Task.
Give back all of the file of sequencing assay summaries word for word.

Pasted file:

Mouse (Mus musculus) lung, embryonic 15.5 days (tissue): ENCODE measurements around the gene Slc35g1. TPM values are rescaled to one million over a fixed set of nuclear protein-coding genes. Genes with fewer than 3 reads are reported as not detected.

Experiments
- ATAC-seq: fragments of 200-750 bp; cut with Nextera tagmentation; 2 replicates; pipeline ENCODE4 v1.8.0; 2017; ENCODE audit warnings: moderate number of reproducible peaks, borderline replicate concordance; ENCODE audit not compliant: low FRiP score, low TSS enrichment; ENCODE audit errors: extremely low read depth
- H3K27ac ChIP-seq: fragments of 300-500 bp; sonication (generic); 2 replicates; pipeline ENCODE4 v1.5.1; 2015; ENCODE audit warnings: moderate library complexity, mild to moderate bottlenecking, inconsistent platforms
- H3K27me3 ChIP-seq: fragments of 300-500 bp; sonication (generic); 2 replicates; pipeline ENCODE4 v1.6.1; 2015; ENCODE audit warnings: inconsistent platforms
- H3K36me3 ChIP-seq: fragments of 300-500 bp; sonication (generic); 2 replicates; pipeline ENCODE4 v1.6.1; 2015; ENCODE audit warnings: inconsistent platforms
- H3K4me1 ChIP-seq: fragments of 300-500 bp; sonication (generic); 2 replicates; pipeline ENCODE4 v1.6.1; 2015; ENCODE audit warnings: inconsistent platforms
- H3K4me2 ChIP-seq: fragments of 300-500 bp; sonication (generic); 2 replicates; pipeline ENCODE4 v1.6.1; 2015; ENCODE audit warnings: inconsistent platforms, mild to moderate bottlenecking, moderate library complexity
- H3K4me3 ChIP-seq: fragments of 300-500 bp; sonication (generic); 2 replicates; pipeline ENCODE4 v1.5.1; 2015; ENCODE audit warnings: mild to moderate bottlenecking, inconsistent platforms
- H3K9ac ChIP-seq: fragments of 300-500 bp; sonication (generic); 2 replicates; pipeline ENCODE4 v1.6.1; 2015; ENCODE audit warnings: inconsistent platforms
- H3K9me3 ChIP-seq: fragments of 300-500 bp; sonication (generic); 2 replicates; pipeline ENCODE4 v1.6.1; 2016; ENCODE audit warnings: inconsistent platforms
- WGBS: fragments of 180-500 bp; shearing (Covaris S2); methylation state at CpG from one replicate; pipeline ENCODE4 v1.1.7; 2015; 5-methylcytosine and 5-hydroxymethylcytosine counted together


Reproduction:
Mouse (Mus musculus) lung, embryonic 15.5 days (tissue): ENCODE measurements around the gene Slc35g1. TPM values are rescaled to one million over a fixed set of nuclear protein-coding genes. Genes with fewer than 3 reads are reported as not detected.

Experiments
- ATAC-seq: fragments of 200-750 bp; cut with Nextera tagmentation; 2 replicates; pipeline ENCODE4 v1.8.0; 2017; ENCODE audit warnings: moderate number of reproducible peaks, borderline replicate concordance; ENCODE audit not compliant: low FRiP score, low TSS enrichment; ENCODE audit errors: extremely low read depth
- H3K27ac ChIP-seq: fragments of 300-500 bp; sonication (generic); 2 replicates; pipeline ENCODE4 v1.5.1; 2015; ENCODE audit warnings: moderate library complexity, mild to moderate bottlenecking, inconsistent platforms
- H3K27me3 ChIP-seq: fragments of 300-500 bp; sonication (generic); 2 replicates; pipeline ENCODE4 v1.6.1; 2015; ENCODE audit warnings: inconsistent platforms
- H3K36me3 ChIP-seq: fragments of 300-500 bp; sonication (generic); 2 replicates; pipeline ENCODE4 v1.6.1; 2015; ENCODE audit warnings: inconsistent platforms
- H3K4me1 ChIP-seq: fragments of 300-500 bp; sonication (generic); 2 replicates; pipeline ENCODE4 v1.6.1; 2015; ENCODE audit warnings: inconsistent platforms
- H3K4me2 ChIP-seq: fragments of 300-500 bp; sonication (generic); 2 replicates; pipeline ENCODE4 v1.6.1; 2015; ENCODE audit warnings: inconsistent platforms, mild to moderate bottlenecking, moderate library complexity
- H3K4me3 ChIP-seq: fragments of 300-500 bp; sonication (generic); 2 replicates; pipeline ENCODE4 v1.5.1; 2015; ENCODE audit warnings: mild to moderate bottlenecking, inconsistent platforms
- H3K9ac ChIP-seq: fragments of 300-500 bp; sonication (generic); 2 replicates; pipeline ENCODE4 v1.6.1; 2015; ENCODE audit warnings: inconsistent platforms
- H3K9me3 ChIP-seq: fragments of 300-500 bp; sonication (generic); 2 replicates; pipeline ENCODE4 v1.6.1; 2016; ENCODE audit warnings: inconsistent platforms
- WGBS: fragments of 180-500 bp; shearing (Covaris S2); methylation state at CpG from one replicate; pipeline ENCODE4 v1.1.7; 2015; 5-methylcytosine and 5-hydroxymethylcytosine counted together